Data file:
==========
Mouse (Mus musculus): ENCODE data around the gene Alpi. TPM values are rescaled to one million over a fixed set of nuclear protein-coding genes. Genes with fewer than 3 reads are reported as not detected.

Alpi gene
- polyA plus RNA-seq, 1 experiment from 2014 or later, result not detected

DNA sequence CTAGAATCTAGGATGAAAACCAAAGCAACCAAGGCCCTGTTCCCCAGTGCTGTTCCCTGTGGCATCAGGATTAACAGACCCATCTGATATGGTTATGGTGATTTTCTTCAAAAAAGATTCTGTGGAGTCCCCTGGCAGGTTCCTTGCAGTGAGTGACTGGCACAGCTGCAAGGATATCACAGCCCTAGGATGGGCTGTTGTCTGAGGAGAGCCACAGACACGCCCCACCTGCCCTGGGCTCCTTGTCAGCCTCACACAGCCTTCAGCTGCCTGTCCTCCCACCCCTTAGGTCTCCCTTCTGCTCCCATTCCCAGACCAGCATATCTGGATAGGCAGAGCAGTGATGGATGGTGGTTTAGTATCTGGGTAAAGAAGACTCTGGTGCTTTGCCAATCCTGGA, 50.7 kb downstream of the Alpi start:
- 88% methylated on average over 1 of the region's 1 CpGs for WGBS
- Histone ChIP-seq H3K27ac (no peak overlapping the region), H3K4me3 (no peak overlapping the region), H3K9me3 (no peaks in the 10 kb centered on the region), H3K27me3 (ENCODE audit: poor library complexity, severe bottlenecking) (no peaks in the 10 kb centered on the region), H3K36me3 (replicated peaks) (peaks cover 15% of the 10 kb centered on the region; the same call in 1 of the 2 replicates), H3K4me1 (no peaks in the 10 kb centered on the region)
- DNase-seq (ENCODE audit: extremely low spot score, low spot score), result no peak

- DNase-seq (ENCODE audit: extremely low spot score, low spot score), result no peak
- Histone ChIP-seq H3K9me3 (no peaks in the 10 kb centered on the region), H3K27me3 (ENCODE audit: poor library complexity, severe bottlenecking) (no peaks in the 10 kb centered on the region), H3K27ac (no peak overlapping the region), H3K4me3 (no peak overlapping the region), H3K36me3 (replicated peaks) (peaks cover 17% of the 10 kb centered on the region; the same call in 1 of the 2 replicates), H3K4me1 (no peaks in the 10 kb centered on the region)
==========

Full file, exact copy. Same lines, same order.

Mouse (Mus musculus): ENCODE data around the gene Alpi. TPM values are rescaled to one million over a fixed set of nuclear protein-coding genes. Genes with fewer than 3 reads are reported as not detected.

Alpi gene
- polyA plus RNA-seq, 1 experiment from 2014 or later, result not detected

DNA sequence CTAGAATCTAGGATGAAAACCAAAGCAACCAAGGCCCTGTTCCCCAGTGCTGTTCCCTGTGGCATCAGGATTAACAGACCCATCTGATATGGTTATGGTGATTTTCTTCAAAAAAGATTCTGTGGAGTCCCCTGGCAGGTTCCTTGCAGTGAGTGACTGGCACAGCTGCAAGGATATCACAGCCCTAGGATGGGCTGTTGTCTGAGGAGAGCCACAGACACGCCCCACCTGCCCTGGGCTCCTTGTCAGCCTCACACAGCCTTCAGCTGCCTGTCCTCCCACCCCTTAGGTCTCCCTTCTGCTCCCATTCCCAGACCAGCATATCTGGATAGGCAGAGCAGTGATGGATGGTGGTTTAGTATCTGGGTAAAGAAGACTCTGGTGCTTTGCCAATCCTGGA, 50.7 kb downstream of the Alpi start:
- 88% methylated on average over 1 of the region's 1 CpGs for WGBS
- Histone ChIP-seq H3K27ac (no peak overlapping the region), H3K4me3 (no peak overlapping the region), H3K9me3 (no peaks in the 10 kb centered on the region), H3K27me3 (ENCODE audit: poor library complexity, severe bottlenecking) (no peaks in the 10 kb centered on the region), H3K36me3 (replicated peaks) (peaks cover 15% of the 10 kb centered on the region; the same call in 1 of the 2 replicates), H3K4me1 (no peaks in the 10 kb centered on the region)
- DNase-seq (ENCODE audit: extremely low spot score, low spot score), result no peak

- DNase-seq (ENCODE audit: extremely low spot score, low spot score), result no peak
- Histone ChIP-seq H3K9me3 (no peaks in the 10 kb centered on the region), H3K27me3 (ENCODE audit: poor library complexity, severe bottlenecking) (no peaks in the 10 kb centered on the region), H3K27ac (no peak overlapping the region), H3K4me3 (no peak overlapping the region), H3K36me3 (replicated peaks) (peaks cover 17% of the 10 kb centered on the region; the same call in 1 of the 2 replicates), H3K4me1 (no peaks in the 10 kb centered on the region)